Curious about the different kinds of oral implants? 4 types we use at High Dental Implants
Are you worried that you may not be suitable for oral implants? Have you heard that there is a strict criterion that cosmetic dentists have to stick to when fitting implants?
There are rumours circling dental health forums regarding oral implants; many people have been refused by dental teams to have them fitted and so, as you peruse these sites, you may be concerned that your dental team will refuse you as well.
However, as a general rule, if your oral health is good and you avoid certain lifestyle choices, you will probably be a good fit for one of the oral implants used in dentistry today?
Wait, there’s more than one kind of oral implant? Yes, there is and at High Dental Implants in Melbourne, our dedicated team will choose the perfect one for you.
At High Dental Implants, we know all about oral implants and are proud to be able to offer our patients a wide variety of these restorative fittings. Suited to fit your mouth and your unique clinical situation, when you come to us for oral implants, you will leave with a gap-free smile and an implant or restorative fitting to last a lifetime. Perfect!
So, what are the different types of implants that our team at High Dental Implants in Melbourne can offer?
Visually similar to a small screw, an endosteal implant is the most common type we use at High Dental Implants in Melbourne.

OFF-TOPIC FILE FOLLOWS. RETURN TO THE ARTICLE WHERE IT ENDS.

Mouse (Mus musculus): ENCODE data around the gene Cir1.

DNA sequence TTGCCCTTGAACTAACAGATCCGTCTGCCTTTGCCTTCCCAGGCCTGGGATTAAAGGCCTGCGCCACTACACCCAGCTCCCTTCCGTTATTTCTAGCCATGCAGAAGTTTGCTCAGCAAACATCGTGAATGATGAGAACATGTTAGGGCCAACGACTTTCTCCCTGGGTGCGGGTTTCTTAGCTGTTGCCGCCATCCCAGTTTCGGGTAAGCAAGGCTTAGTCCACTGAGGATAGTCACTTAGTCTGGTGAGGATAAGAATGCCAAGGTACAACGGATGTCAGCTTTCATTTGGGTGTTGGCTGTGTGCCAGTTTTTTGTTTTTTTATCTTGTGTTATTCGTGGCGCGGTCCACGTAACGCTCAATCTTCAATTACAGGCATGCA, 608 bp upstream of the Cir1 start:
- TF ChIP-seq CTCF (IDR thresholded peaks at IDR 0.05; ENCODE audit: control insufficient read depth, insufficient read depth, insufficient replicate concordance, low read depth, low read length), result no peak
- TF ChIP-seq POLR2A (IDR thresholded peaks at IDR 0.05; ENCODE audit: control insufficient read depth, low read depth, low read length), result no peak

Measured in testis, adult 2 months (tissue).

It is a perfect option for replacing a single tooth and can be used to support a bridge or complete set of overdentures. As this is the most commonly used implant, it is suited to people who have good oral health, dense jawbones, and do not have a history of gum disease.
This style of implant is a bit more complicated to fit, but the end results can be striking.
Our team will surgically place a metal framework underneath your gum line, to act as a secondary jawbone. The frame is not attached to your jaw and is perfect if you do not have adequate jaw bone left to support an endosteal implant.
There are posts attached to the framework which can support a single tooth or a complete set of dentures.
Three times longer than an endosteal implant, a zygomatic implant is attached to the zygoma (or cheekbone).
Suited for those who have a weak upper jaw, a zygomatic implant is an optimum way to secure anything from a single tooth to a full set of upper dentures.
A great solution for restoring missing teeth at the front of your mouth or for those who have a thinner than average jaw, micro-implants are, as the name suggests, a smaller version of the traditional endosteal implant.
They are also perfect if you have natural teeth on either side of your gap, making the gap very small. They are also suited to patients who cannot have a fitted bridge or subperiosteal implants for clinical reasons.
All dental treatments carry potential risks. Contact your local dental team for more information about the procedures mentioned in this article.